Astronomers examined 700 short gamma-ray blasts (GRBs), which were detected by NASA’s Neil Gehrels Swift Observatory and Fermi Gamma-ray Space Telescope. Two short GRBs were able to detect flickering patterns in gamma radiation, which are called quasiperiodic oscillations. This indicates the existence of a neutron star that was superheavy just before its collapse into a black hole.
When the fuel in a star’s core runs out, a neutron star is formed. The shock waves created by this event can be used to blow away other stars in supernova explosions.
The mass of neutron stars is typically greater than that of our Sun, and they can be compressed into balls about the same size as a city. However, above a certain mass, these must fall into black holes.
Computer simulations and data from Compton’s Burst and Transient Source Eperiment (BATSE), both showed that neutron stars tipped the scales 20% higher than MSP J0740+6620, the largest known neutron star. This neutron star weighs nearly 2.1x the Sun’s.
The superheavy neutron stars are also nearly twice as large than a normal neutron star.
They spin almost 78,000 times per minute — nearly twice as fast than PSR J1748-2446ad which is the fastest known pulsar.
The objects are temporarily supported against further collapse by this rapid rotation. After that, they form a black hole much faster than you blink your eye.
Professor Cole Miller from the University of Maryland said that “we know that short GRBs are formed when orbiting neutron star collide together and we also know they ultimately collapse into a dark hole.”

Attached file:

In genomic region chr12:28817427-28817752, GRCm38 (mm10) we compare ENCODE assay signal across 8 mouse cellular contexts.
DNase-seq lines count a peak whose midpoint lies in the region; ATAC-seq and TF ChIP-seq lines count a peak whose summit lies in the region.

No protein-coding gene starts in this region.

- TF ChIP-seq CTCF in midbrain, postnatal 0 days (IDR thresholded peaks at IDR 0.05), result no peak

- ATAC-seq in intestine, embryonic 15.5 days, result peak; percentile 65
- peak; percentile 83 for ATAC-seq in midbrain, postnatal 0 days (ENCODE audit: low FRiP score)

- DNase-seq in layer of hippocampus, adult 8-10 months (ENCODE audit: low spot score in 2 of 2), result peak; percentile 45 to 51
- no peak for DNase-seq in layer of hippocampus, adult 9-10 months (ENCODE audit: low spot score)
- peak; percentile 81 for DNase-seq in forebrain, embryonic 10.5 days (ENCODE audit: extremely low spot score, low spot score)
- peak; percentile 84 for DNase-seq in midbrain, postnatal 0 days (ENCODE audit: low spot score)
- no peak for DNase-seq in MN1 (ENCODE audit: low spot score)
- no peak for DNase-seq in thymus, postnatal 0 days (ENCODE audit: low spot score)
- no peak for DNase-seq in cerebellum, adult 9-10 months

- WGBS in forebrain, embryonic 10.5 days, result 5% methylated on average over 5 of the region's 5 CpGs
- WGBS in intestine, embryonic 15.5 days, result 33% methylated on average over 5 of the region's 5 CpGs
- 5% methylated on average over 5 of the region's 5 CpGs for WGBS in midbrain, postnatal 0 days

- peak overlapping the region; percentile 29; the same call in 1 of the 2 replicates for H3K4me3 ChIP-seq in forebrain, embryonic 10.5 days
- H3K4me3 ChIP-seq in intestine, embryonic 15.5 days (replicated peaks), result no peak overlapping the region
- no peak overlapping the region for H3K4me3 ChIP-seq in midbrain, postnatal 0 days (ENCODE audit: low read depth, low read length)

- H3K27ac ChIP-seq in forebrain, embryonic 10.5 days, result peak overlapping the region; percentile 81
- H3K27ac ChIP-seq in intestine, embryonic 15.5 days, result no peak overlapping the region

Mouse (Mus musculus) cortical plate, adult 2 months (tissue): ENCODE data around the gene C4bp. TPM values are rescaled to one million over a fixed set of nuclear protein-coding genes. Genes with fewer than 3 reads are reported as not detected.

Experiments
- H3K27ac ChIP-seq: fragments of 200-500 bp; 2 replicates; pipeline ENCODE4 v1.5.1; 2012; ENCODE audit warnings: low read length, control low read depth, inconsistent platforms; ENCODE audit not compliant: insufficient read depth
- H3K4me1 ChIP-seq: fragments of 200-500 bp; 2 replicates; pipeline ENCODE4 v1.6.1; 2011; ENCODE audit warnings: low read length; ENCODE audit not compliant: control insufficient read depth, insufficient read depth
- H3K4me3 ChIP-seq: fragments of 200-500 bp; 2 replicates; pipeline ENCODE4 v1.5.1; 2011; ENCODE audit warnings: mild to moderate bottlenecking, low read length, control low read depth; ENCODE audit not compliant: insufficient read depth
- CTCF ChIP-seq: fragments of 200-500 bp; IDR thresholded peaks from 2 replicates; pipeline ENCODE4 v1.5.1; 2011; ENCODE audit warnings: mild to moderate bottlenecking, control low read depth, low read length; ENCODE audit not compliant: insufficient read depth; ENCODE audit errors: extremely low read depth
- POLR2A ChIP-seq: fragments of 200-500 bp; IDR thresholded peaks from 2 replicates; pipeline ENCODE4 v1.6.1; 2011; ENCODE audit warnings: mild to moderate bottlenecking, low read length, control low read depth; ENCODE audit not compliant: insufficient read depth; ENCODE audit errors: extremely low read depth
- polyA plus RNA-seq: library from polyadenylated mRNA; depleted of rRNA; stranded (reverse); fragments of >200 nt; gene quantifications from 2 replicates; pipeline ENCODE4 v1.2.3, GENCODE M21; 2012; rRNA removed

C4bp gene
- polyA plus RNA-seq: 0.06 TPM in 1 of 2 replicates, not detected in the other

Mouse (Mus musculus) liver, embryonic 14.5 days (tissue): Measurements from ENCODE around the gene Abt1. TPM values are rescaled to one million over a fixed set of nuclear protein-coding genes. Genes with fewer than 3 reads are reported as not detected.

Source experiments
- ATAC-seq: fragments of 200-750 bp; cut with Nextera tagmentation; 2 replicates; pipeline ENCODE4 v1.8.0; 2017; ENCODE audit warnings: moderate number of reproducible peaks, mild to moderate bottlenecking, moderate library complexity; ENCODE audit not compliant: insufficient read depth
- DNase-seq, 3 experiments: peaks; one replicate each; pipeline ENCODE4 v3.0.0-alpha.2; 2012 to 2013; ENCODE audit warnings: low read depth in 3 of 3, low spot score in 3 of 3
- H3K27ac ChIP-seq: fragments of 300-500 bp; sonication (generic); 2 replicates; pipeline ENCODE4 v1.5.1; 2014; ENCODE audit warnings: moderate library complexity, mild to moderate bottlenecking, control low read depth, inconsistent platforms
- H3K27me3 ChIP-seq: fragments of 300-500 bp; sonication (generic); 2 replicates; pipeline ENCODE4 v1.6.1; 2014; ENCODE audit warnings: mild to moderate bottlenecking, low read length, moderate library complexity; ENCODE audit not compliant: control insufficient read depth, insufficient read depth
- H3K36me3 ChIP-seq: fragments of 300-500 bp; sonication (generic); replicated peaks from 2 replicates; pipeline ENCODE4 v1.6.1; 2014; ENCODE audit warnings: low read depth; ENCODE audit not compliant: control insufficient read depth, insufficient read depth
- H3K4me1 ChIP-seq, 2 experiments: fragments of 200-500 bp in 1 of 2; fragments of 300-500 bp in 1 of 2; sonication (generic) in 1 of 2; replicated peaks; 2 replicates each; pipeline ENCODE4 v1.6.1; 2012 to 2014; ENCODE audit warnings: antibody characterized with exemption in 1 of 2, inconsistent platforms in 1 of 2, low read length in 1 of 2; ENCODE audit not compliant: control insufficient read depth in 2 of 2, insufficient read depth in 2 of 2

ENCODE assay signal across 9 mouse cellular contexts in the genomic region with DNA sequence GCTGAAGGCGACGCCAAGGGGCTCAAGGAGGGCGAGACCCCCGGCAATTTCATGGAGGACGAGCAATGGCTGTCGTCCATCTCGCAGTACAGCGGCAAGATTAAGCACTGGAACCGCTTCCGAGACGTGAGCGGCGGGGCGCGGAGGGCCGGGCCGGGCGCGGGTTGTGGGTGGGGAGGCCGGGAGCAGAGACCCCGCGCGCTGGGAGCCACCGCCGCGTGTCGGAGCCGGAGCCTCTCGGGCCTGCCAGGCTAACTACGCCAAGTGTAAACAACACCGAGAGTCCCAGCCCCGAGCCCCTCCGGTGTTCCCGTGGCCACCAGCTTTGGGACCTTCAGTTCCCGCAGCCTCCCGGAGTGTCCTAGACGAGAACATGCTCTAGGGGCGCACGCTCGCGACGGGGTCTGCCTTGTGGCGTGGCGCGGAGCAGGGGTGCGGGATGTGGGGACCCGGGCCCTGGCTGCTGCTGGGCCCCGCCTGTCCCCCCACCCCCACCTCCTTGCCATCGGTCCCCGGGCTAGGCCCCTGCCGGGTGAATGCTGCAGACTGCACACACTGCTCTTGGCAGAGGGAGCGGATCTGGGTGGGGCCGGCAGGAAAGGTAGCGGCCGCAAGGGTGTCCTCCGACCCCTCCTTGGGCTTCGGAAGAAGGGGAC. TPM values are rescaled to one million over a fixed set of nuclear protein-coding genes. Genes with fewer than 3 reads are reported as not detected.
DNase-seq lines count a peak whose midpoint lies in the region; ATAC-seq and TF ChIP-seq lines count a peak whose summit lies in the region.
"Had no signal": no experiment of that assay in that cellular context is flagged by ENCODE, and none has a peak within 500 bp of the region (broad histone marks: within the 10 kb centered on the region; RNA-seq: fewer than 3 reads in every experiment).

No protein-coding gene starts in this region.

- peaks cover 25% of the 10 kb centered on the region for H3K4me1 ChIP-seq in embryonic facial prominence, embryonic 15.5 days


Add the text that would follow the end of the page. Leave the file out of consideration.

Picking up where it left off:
“At some point the nascent dark hole explodes with a jet full of fast-moving particle that emits an intense flashes of gamma radiations. We want to know more about that process.”
Gravitational waves are created by merging neutron stars, which can be detectable by an increasing number of ground-based observatories.
Computer simulations reveal that these mergers result in a sharp jump in frequency, exceeding 1000 Hz. This is because neutron stars combine. These signals are too faint to be detected by existing gravitational-wave observatories.
The study authors argued that quasiperiodic oscillations, or similar signals could be seen in the gamma radiation from GRBs.
Two short GRB events, GRB 910711B and GRB 93101B, were detected in Compton/BATSE data on November 1st 1993 and July 11. 1991.
These results “are very important because they set the scene for future measurements hypermassive neutron star by gravitational waves observatories,” stated Dr. Chryssa Kuveliotou (an astronomer at George Washington University).
This week, the study was published in the journal. Nature.
C. Chirenti The authors and others. In short gamma radiation bursts, quasiperiodic oscillations of the Kilohertz magnitude. Nature, published online January 9, 2023; doi: 10.1038/s41586-022-05497-0